The Microsoft Irish server email case is just one of many unresolved legal issues facing this emerging technology. The case illustrates the conflict between EU Data Protection Directive (officially Directive 95/46/EC) and the reach of a prosecutor’s search warrant in U.S. Federal Courts. Verizon’s amicus brief warns of the consequences of extending this reach:
It would mean that foreign customers’ communications and other stored data would be available to hundreds or thousands of federal, state, and local law enforcement agencies, regardless of the laws of the countries where the data is held. Foreign customers will respond by moving their business to foreign companies without a presence in the United States.
The legal issue of who “controls” data in the cloud has an impact on systems architecture, legal jurisdiction, and vendor contracts. The breadth of the problem lies in the fact that the international legal framework for cloud computing is uneven and undeveloped. Consequently, the legitimate legal and contractual regime set up by Microsoft as a protection against the reach of U.S. courts (and NSA spying) has been upended. Other large players in cloud services are in a similar situation and have expressed support for Microsoft’s position.
The legal reasoning in the case (however it is eventually resolved) is likely to impact procedures in civil courts and should be considered when negotiating and updating cloud services contracts. Legal discovery rules require that a party to a lawsuit, arbitration or regulatory investigation must produce all documents and Electronically Stored Information (ESI), which is within their possession, custody or control. Judge Preska ruled that the power to control data (e.g., a parent company’s power over an offshore subsidiary), should trump the other legal standards governing whether a court has jurisdiction over the data.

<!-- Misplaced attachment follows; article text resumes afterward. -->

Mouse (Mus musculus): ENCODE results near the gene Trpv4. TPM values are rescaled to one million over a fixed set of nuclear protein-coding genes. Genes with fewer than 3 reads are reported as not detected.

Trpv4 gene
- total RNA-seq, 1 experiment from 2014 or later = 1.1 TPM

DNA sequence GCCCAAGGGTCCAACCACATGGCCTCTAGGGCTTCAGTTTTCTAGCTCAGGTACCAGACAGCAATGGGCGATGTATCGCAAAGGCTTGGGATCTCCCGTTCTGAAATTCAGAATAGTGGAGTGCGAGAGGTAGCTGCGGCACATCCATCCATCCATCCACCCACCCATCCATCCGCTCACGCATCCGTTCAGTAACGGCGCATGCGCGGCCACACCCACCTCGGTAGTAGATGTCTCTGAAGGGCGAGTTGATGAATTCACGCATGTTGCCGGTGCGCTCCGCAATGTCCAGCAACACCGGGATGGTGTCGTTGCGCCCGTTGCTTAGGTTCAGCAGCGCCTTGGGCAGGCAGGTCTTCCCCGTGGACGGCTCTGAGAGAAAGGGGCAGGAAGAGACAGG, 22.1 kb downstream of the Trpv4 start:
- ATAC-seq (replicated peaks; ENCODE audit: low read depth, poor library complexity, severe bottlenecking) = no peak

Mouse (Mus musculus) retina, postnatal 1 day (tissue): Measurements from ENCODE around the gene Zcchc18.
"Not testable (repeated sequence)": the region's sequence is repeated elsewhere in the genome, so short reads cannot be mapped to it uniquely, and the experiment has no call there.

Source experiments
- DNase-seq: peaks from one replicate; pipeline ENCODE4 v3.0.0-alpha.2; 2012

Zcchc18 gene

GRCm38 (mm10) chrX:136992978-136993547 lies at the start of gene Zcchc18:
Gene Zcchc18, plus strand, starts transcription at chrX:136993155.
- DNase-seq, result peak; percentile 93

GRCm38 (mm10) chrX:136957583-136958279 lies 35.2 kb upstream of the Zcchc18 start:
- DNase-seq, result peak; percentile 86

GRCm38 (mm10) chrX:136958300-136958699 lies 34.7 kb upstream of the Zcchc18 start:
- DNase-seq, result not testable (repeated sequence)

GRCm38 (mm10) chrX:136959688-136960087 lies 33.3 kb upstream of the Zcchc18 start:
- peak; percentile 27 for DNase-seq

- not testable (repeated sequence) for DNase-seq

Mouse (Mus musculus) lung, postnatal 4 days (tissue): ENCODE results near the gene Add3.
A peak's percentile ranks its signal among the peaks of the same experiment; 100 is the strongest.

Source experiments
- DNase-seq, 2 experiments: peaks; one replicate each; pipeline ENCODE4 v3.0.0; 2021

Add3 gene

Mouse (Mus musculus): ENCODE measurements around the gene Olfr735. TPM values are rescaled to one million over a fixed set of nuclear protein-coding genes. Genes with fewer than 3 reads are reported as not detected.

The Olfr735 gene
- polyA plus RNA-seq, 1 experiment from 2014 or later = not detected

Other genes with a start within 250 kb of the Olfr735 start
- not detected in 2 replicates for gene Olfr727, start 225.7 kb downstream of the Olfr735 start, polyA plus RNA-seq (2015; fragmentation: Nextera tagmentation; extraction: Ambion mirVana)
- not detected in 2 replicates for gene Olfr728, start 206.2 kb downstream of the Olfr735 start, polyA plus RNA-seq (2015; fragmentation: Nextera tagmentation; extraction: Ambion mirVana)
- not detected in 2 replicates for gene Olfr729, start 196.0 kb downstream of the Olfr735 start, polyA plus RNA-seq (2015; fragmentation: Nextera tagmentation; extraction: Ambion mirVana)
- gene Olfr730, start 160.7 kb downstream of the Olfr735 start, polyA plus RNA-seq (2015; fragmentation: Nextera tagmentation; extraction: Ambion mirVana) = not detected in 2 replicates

Where data resides and who has control over it should be the subject of negotiations and carefully drafted contract language, wherever possible. For example, problems can arise where vendor contracts are silent on what happens in the event of a legal discovery demand on the client or the vendor. Similar problems can arise when a vendor goes bankrupt or is shut down by authorities, as happened to many innocent clients when the U.S. government shut down Megaupload’s servers. What about a third-party subpoena on a vendor – should the vendor be required to notify the client before turning over data? Better yet, should the vendor be prohibited from turning over data until the customer has a chance to challenge the subpoena in court? What happens if a vendor refuses to turn over data that a court has ordered?
The “control” of electronic records concerning eDiscovery and document retention/destruction policies was already challenging enough when corporate data resided on networked desktop computers and in-house servers. The BYOD trend and the third party control of cloud computing resources present new challenges, which must be addressed as this emerging technology law evolves.